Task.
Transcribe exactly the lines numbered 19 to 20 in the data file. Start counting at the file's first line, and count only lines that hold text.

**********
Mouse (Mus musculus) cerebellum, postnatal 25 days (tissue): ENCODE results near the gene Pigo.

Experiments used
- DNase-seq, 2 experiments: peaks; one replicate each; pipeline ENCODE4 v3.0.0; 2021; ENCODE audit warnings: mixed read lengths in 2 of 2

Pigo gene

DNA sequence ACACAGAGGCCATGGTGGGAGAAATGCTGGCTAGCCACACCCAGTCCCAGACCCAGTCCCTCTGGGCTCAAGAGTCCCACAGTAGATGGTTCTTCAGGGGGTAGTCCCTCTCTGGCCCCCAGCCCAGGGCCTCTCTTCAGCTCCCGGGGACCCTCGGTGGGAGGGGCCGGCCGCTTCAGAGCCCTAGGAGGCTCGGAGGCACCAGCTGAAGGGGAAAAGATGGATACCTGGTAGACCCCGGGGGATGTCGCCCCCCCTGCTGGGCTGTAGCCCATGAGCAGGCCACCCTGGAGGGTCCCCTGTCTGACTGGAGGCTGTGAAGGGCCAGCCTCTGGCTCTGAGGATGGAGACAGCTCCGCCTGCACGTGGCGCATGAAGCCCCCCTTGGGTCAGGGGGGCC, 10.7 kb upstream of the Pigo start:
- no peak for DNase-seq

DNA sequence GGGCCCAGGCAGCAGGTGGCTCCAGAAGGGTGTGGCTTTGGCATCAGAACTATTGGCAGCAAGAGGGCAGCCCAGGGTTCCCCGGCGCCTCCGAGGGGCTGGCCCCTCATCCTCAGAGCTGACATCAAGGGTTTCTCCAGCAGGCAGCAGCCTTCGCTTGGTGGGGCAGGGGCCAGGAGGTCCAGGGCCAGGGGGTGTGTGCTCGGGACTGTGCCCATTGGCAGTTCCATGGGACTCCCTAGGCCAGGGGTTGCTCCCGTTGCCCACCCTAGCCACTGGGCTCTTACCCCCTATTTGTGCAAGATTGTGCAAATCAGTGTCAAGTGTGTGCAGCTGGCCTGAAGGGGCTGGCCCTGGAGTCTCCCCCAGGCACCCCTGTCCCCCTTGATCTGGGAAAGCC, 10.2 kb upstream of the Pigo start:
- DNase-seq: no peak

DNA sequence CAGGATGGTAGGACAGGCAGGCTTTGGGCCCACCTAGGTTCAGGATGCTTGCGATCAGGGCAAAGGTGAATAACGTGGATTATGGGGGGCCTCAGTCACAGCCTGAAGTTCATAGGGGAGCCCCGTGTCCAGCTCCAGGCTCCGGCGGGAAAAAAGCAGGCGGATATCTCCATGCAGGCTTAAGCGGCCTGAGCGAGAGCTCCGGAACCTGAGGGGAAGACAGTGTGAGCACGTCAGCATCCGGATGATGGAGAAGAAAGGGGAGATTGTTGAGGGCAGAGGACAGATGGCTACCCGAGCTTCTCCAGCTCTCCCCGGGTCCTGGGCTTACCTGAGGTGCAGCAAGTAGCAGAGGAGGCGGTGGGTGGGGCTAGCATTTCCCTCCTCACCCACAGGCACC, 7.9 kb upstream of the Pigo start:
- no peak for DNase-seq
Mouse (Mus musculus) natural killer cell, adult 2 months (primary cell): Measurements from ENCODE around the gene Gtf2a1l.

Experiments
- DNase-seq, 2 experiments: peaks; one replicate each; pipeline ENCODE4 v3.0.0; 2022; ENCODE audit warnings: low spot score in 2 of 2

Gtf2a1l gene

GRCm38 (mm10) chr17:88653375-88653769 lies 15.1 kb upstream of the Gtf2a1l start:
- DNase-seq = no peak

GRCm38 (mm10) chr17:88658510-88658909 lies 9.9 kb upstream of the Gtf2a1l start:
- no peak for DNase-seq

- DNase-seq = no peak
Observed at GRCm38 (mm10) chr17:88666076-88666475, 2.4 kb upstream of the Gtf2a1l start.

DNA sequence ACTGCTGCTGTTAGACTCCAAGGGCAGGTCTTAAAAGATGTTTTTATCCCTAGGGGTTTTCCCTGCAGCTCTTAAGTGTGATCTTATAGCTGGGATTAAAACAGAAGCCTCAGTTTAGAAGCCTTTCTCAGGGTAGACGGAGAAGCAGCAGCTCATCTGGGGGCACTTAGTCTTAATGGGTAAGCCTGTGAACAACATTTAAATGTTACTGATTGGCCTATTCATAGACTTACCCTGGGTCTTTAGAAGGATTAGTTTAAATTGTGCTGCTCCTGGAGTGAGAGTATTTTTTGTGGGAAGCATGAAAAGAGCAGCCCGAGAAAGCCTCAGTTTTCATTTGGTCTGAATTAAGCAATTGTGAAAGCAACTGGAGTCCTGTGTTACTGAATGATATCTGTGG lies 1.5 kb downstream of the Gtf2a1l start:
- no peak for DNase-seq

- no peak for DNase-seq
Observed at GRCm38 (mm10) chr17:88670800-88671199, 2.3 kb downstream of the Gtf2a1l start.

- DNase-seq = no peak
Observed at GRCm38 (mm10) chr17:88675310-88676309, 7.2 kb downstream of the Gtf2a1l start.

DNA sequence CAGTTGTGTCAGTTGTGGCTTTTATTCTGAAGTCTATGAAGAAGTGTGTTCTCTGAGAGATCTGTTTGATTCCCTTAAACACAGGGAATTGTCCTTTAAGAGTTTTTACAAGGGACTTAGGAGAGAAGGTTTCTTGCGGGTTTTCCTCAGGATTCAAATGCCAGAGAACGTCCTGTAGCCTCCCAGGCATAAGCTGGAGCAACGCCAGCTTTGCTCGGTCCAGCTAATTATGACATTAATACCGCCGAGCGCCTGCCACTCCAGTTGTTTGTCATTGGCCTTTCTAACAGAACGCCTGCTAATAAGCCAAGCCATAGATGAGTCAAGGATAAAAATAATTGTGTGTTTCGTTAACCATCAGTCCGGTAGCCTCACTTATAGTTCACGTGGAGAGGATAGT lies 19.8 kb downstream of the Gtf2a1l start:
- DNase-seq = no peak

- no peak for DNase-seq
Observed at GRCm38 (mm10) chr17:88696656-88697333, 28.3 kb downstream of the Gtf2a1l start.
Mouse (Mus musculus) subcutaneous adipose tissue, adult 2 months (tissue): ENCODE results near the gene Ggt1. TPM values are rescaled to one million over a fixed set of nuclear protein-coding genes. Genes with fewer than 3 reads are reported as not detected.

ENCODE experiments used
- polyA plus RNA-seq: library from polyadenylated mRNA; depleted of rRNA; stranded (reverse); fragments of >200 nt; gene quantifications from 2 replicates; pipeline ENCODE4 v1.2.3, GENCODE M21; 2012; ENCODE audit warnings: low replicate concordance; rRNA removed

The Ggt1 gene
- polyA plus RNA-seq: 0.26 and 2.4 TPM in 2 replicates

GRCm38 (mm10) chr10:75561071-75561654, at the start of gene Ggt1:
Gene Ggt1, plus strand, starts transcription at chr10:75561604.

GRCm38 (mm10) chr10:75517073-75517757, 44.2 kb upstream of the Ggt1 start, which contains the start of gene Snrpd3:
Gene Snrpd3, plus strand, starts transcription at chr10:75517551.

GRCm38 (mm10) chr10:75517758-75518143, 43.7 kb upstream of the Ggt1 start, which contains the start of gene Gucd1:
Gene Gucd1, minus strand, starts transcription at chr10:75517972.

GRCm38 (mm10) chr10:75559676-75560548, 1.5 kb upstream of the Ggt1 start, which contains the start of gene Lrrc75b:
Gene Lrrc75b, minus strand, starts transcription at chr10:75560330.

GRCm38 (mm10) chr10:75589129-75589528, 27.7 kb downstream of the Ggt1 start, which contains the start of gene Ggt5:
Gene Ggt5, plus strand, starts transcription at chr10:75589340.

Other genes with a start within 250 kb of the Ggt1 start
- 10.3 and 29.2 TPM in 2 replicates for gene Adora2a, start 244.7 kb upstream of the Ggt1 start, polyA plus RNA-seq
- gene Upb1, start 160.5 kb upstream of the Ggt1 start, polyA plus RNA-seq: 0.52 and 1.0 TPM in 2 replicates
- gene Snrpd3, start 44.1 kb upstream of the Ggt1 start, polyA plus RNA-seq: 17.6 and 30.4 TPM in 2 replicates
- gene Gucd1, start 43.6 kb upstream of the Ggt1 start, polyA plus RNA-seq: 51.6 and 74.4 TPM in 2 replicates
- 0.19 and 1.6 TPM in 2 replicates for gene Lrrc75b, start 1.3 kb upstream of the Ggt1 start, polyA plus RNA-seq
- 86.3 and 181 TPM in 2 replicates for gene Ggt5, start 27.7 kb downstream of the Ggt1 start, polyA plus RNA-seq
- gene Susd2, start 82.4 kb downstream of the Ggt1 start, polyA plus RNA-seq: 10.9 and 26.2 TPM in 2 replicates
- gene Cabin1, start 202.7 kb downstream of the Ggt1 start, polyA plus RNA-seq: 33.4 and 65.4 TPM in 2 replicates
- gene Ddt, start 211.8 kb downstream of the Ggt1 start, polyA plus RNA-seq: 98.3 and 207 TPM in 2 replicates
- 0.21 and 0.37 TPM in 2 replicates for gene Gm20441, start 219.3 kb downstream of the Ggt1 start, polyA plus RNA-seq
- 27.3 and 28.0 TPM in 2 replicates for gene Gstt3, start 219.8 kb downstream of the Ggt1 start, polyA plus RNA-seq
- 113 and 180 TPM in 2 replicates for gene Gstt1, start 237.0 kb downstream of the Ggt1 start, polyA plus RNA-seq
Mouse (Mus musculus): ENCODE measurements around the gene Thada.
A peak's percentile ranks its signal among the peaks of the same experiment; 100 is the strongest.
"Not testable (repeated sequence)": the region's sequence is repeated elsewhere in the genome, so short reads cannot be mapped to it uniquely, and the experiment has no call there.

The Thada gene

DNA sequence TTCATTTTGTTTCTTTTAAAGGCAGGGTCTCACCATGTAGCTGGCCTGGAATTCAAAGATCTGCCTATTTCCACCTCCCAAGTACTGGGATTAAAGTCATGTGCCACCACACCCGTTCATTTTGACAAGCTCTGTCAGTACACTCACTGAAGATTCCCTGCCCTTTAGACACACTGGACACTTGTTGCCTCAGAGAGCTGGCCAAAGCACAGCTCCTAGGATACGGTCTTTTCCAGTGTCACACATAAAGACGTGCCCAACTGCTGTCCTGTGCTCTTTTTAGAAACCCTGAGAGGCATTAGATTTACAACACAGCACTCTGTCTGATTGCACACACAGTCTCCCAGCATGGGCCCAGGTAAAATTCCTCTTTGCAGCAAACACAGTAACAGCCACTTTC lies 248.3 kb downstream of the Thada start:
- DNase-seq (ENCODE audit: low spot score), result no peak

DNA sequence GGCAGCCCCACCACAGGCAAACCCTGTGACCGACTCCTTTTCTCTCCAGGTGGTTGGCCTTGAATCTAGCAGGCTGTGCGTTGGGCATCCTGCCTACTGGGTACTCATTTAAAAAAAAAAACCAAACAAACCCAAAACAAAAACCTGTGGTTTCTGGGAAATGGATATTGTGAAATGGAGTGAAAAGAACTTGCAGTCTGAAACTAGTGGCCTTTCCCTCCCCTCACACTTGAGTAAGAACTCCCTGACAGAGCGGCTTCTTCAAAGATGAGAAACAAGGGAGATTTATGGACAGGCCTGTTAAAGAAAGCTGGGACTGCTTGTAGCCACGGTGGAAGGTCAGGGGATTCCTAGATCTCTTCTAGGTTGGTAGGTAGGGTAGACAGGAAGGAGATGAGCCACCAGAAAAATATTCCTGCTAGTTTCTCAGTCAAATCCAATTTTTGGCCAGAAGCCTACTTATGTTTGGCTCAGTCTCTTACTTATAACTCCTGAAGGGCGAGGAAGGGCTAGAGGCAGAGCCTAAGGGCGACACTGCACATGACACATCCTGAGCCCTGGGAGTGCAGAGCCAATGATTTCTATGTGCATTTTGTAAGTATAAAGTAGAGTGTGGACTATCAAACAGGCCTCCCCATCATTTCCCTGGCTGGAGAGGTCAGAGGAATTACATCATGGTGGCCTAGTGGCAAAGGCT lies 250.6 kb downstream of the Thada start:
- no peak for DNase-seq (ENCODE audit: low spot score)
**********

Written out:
- DNase-seq = no peak
Observed at GRCm38 (mm10) chr17:88666076-88666475, 2.4 kb upstream of the Gtf2a1l start.